Postnatal manipulation of Pax6 dosage reverses congenital tissue malformation defects

The Journal of clinical investigation (Impact Factor: 13.22). 12/2013; 124(1). DOI: 10.1172/JCI70462
Source: PubMed

ABSTRACT Aniridia is a congenital and progressive panocular condition with poor visual prognosis that is associated with brain, olfactory, and pancreatic abnormalities. Development of aniridia is linked with nonsense mutations that result in paired box 6 (PAX6) haploinsufficiency. Here, we used a mouse model of aniridia to test the hypothesis that manipulation of Pax6 dosage through a mutation-independent nonsense mutation suppression strategy would limit progressive, postnatal damage in the eye. We focused on the nonsense suppression drugs 3-[5-(2-fluorophenyl)-1,2,4-oxadiazol-3-yl]benzoic acid (ataluren) and gentamicin. Remarkably, we demonstrated that nonsense suppression not only inhibited disease progression but also stably reversed corneal, lens, and retinal malformation defects and restored electrical and behavioral responses of the retina. The most successful results were achieved through topical application of the drug formulation START (0.9% sodium chloride, 1% Tween 80, 1% powdered ataluren, 1% carboxymethylcellulose), which was designed to enhance particle dispersion and to increase suspension viscosity. These observations suggest that the eye retains marked developmental plasticity into the postnatal period and remains sensitive to molecular remodeling. Furthermore, these data indicate that other neurological developmental anomalies associated with dosage-sensitive genetic mutations may be reversible through nonsense suppression therapeutics.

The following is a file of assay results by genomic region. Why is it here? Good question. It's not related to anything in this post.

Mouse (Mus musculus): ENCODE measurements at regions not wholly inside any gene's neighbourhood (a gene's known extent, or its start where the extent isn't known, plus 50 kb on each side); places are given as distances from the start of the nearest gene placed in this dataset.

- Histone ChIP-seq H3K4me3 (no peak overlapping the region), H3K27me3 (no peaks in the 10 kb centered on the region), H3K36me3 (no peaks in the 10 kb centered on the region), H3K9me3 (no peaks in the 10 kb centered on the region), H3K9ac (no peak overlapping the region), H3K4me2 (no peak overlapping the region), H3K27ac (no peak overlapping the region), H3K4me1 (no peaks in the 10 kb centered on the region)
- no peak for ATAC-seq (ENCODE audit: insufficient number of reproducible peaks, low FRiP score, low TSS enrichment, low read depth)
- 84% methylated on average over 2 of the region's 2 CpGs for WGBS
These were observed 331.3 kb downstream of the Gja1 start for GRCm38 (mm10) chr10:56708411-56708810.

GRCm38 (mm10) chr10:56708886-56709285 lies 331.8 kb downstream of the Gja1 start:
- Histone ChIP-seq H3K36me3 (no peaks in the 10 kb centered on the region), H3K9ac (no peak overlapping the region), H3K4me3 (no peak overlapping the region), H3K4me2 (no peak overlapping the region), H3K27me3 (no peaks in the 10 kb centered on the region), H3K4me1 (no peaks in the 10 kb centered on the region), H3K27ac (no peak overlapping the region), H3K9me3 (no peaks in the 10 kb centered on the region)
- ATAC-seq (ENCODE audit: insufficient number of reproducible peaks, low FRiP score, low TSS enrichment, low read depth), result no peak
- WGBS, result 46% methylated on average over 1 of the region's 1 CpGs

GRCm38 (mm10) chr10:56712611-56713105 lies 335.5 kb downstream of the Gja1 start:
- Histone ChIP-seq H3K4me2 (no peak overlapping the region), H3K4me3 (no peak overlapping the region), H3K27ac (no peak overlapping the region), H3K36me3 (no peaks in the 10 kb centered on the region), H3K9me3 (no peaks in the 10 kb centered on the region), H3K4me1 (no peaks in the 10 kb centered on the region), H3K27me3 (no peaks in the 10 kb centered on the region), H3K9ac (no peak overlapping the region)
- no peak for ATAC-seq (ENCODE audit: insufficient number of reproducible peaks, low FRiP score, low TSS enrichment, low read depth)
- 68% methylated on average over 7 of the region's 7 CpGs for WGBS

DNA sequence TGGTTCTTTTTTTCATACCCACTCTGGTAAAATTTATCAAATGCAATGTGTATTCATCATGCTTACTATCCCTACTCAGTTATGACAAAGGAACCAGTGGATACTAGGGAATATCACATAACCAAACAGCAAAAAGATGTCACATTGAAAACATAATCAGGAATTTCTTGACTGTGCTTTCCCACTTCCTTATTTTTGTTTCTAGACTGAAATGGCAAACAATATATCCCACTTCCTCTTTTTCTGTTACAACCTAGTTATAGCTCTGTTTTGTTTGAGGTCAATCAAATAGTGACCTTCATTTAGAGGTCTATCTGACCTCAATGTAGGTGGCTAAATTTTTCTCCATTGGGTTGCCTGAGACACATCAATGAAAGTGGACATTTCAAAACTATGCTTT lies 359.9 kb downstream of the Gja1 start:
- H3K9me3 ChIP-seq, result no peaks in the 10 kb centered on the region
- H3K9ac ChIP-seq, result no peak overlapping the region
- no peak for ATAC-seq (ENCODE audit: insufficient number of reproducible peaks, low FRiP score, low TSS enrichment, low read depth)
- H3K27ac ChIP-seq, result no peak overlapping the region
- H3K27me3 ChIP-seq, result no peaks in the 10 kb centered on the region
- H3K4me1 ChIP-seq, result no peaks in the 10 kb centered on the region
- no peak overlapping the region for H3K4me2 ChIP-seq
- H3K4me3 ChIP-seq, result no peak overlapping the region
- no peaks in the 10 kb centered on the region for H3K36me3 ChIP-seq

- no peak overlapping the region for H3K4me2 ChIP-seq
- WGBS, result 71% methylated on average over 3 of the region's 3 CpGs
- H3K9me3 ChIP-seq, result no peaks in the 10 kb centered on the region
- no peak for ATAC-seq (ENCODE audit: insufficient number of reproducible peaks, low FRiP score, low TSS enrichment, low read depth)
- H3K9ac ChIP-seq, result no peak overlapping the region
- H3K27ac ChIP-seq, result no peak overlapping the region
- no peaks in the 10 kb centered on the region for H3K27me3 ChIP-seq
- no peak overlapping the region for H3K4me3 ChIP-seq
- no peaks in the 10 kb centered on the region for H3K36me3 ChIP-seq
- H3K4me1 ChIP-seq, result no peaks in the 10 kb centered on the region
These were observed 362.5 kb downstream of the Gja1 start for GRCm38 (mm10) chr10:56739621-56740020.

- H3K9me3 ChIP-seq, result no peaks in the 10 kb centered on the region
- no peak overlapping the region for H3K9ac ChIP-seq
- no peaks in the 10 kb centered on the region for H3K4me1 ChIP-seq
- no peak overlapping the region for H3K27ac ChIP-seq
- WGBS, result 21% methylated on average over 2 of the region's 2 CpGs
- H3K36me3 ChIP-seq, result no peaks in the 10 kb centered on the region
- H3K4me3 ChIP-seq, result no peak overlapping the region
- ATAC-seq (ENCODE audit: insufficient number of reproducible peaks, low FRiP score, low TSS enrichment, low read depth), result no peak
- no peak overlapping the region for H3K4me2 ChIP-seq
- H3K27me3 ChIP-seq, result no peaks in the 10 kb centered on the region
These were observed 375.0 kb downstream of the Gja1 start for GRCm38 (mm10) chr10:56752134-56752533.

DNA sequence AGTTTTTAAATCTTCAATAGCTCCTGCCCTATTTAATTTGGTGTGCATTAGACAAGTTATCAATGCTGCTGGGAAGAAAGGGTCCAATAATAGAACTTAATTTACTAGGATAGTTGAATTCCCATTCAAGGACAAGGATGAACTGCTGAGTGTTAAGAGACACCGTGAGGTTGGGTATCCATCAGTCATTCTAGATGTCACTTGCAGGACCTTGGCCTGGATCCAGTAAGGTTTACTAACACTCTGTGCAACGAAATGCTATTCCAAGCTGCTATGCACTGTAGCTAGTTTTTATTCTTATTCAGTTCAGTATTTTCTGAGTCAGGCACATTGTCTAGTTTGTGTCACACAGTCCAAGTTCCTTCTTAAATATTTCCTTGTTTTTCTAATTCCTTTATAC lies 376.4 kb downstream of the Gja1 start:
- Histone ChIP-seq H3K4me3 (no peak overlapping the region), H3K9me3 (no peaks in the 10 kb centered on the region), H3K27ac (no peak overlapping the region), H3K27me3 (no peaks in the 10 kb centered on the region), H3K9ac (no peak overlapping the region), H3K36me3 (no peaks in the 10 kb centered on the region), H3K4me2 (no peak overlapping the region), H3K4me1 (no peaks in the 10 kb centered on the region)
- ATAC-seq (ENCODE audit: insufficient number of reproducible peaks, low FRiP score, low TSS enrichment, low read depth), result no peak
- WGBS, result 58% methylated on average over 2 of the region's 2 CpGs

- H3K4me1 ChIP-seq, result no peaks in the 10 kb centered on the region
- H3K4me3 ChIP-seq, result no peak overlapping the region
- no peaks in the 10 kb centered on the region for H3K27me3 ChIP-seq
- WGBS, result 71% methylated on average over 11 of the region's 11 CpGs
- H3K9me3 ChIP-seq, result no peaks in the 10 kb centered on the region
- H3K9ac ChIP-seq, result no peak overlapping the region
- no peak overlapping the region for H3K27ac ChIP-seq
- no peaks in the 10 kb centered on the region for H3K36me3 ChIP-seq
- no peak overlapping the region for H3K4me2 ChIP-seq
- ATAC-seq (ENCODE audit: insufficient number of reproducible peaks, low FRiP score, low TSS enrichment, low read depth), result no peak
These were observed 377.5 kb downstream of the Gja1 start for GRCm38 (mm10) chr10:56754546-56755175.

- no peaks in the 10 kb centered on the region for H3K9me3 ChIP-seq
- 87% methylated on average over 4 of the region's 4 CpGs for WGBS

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Available from: Kevin Gregory-Evans, Oct 14, 2014
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    ABSTRACT: Aniridia is a panocular disorder that severely affects vision in early life. Most cases are caused by dominantly inherited mutations or deletions of the PAX6 gene, which encodes a transcription factor that is essential for the development of the eye and the central nervous system. In this issue of the JCI, Gregory-Evans and colleagues demonstrate that early postnatal topical administration of an ataluren-based formulation reverses congenital malformations in the postnatal mouse eye, providing evidence that manipulation of PAX6 after birth may lead to corrective tissue remodeling. These findings offer hope that ataluren administration could be a therapeutic paradigm applicable to some major congenital eye defects.
    The Journal of clinical investigation 12/2013; 124(1):1-4. DOI:10.1172/JCI73560 · 13.22 Impact Factor